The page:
Women seek greater role in re­build­ing the Cen­tral African Repub­lic

Africa Renewal - - Contents - By Zip­po­rah Musau

The cur­rent se­cu­rity and hu­man­i­tar­ian sit­u­a­tion in the Cen­tral African Repub­lic (CAR) is dire—a re­al­ity that has prompted women of the CAR to make one ur­gent re­quest to the in­ter­na­tional com­mu­nity: to be in­cluded in the con­flict-stricken coun­try’s on­go­ing peace-build­ing process.

Even though the CAR has never known real peace since in­de­pen­dence in the 1960s, re­cent events have raised the level of tur­moil, start­ing in March 2013 when rebels seized power, set­ting off near geno­ci­dal acts of vi­o­lence be­tween Mus­lim and Chris­tian com­mu­ni­ties. A quar­ter of the pop­u­la­tion, or about one mil­lion peo­ple, was dis­placed.

In Jan­uary 2014, when the in­ter­na­tional com­mu­nity in­ter­vened to bring nor­malcy to the coun­try, a woman, Catherine Samba-Panza, was cho­sen as the in­terim pres­i­dent to lead the coun­try out of chaos.

Since then, no­table progress on se­cu­rity and po­lit­i­cal fronts has been made, although the hu­man­i­tar­ian sit­u­a­tion re­mains un­sta­ble, with more than 2.7 mil­lion peo­ple out of a pop­u­la­tion of 4.6 mil­lion need­ing hu­man­i­tar­ian as­sis­tance. Half a mil­lion of them are still dis­placed within the coun­try as in­ter­nally dis­placed per­sons (IDPs), and a fur­ther half mil­lion have sought shel­ter as refugees in neigh­bour­ing coun­tries.

De­spite a woman in the pres­i­dency, grass­roots women of the CAR were largely left out of the peace and rec­on­cil­i­a­tion talks. When UN Deputy Emer­gency Re­lief Co­or­di­na­tor Kyung-wha Kang vis­ited the coun­try early this year, the women ex­pressed their frus­tra­tions, not just over the con­tin­u­ing lack of se­cu­rity but also their ex­clu­sion from the peace-build­ing and re­con­struc­tion pro­cesses.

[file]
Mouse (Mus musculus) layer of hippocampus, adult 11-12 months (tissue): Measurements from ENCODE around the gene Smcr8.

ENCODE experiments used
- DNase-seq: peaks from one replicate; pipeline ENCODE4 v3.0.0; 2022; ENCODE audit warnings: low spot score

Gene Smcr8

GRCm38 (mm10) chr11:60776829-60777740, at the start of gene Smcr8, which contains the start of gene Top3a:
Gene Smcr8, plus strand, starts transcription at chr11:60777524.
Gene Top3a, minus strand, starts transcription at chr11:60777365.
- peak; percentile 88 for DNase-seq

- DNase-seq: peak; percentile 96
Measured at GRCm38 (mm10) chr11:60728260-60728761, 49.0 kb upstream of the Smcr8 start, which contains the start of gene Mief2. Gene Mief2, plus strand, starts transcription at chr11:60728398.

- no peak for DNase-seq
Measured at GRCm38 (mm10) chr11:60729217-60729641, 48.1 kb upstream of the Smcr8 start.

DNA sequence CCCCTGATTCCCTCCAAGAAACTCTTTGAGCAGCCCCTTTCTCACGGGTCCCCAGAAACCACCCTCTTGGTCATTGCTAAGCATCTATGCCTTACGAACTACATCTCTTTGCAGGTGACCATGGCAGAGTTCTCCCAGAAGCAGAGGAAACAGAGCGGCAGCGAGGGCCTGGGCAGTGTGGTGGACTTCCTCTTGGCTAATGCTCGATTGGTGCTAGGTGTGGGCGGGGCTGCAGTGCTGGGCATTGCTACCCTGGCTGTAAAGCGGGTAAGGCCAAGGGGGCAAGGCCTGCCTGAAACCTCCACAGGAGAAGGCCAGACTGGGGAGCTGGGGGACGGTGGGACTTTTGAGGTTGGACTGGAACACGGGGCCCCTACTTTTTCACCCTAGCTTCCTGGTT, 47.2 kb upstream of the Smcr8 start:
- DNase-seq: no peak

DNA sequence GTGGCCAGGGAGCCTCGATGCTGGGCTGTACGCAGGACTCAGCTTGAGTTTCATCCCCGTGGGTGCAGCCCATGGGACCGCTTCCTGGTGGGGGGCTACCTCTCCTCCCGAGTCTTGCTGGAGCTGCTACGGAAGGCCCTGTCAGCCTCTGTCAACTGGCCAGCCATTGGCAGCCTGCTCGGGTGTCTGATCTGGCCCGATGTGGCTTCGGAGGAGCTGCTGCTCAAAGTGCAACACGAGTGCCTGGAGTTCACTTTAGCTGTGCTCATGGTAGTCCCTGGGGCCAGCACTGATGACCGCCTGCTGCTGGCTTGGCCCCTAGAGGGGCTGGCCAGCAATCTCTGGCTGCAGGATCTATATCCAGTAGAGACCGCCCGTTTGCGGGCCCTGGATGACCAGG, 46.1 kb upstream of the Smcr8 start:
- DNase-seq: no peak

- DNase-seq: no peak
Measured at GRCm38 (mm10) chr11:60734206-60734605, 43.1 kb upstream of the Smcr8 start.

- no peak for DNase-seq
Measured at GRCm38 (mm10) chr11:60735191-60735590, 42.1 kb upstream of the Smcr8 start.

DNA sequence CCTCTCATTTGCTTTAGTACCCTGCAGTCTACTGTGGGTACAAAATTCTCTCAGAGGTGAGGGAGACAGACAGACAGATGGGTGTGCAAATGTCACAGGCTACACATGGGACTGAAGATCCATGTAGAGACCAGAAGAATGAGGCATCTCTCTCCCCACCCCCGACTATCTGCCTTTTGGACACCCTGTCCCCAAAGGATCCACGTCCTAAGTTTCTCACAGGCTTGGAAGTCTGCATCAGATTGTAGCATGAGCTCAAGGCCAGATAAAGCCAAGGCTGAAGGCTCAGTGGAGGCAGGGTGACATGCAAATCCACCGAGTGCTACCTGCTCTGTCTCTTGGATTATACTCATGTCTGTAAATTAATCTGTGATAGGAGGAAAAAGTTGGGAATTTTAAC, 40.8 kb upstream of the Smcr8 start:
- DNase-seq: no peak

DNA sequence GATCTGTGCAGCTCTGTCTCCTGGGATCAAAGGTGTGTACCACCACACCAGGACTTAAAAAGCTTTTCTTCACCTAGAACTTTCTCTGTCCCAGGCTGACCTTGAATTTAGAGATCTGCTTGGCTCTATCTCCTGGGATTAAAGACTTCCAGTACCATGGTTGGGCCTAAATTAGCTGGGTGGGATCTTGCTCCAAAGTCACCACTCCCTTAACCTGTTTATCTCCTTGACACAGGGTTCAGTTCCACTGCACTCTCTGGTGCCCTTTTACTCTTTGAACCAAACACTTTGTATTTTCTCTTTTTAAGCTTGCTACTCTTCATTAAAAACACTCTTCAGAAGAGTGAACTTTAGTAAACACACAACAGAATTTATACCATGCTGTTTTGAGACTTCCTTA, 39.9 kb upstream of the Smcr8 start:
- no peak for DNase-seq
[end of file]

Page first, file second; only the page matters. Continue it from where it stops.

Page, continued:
“The women in the CAR want to rebuild lives that are sus­tain­able and safe. They want to over­come the sense of fear and vic­tim­i­sa­tion they are go­ing through,” said Ms. Kang, in an in­ter­view with Africa Re­newal. “With some sup­port and em­pow­er­ment, th­ese women could hold the key to un­lock­ing and lib­er­at­ing them­selves from fear and vic­tim­i­sa­tion.”

In times of vi­o­lence and law­less­ness, and even af­ter the vi­o­lence, women and chil­dren are the first to suf­fer. Ac­cord­ing to Ms. Kang, in a coun­try like the CAR where women are deeply ex­cluded, the cri­sis ex­ac­er­bates the dis­crim­i­na­tory so­cial struc­tures that had ex­isted prior to the con­flict.

Ms. Kang and her team, in­clud­ing the Spe­cial Rap­por­teur on the Hu­man Rights of In­ter­nally Dis­placed Per­sons, Chaloka Beyani, and the Direc­tor of Op­er­a­tions at the Euro­pean Com­mis­sion’s Hu­man­i­tar­ian Aid and Civil Pro­tec­tion depart­ment, Mr. Jean-Louis de Brouwe, vis­ited dif­fer­ent parts of the coun­try, in­clud­ing the camps for IDPs, and were alarmed that the lines be­tween armed el­e­ments and civil­ians have be­come blurred in many dis­place­ment sites. The camps are un­pro­tected and armed el­e­ments min­gle with the IDPs freely. In­ci­dents of sex­ual and gen­der-based vi­o­lence against women and girls, par­tic­u­larly very young girls, are com­mon and much of it at­trib­uted to the armed el­e­ments.

She noted that it was not enough to just stop the war. The peace process has to go be­yond rec­on­cil­i­a­tion and ad­dress some of those root causes of the con­flicts in the coun­try, which can be a long process.

Amidst th­ese chal­lenges, the lack of re­sources con­tin­ues to ham­per ef­forts to pro­vide re­lief for the IDPs.

For full in­ter­view with Kyung-wha Kang visit http://www.un.org/africare­newal

OCHA/C. Ille­massene

UN Deputy Emer­gency Re­lief Co­or­di­na­tor Kyung-wha Kang (cen­tre) dur­ing her visit to the Cen­tral African Repub­lic in Fe­bru­ary 2015.

Newspapers in English

Newspapers from USA

© PressReader. All rights reserved.